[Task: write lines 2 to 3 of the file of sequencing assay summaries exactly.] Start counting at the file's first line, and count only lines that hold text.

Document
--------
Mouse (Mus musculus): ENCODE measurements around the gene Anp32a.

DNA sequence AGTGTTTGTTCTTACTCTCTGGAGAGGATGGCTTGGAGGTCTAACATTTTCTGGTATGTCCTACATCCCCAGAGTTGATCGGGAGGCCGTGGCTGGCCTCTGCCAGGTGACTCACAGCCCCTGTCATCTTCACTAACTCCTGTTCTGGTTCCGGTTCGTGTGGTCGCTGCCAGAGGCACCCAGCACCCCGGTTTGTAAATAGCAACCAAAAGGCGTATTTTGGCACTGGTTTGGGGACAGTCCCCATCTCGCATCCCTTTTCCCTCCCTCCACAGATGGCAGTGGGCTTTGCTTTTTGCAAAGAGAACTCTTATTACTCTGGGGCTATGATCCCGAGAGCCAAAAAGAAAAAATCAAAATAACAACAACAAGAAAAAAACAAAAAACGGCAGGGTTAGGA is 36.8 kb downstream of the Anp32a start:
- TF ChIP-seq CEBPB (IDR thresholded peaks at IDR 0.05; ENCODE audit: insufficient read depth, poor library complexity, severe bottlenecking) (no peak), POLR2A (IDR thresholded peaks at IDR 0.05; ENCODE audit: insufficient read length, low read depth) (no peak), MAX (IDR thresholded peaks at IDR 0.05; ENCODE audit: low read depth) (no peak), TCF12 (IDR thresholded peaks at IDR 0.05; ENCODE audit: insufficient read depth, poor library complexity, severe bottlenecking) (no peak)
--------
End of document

DNA sequence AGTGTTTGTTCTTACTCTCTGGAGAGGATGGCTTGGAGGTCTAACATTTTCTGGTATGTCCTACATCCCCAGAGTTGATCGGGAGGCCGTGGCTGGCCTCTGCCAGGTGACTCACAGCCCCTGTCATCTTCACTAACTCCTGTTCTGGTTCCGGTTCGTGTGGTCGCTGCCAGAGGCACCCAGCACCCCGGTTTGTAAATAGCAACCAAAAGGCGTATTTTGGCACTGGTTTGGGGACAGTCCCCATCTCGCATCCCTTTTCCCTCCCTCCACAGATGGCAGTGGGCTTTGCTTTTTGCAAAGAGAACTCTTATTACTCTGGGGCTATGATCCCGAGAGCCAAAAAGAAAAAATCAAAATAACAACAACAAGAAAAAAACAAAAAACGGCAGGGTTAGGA is 36.8 kb downstream of the Anp32a start:
- TF ChIP-seq CEBPB (IDR thresholded peaks at IDR 0.05; ENCODE audit: insufficient read depth, poor library complexity, severe bottlenecking) (no peak), POLR2A (IDR thresholded peaks at IDR 0.05; ENCODE audit: insufficient read length, low read depth) (no peak), MAX (IDR thresholded peaks at IDR 0.05; ENCODE audit: low read depth) (no peak), TCF12 (IDR thresholded peaks at IDR 0.05; ENCODE audit: insufficient read depth, poor library complexity, severe bottlenecking) (no peak)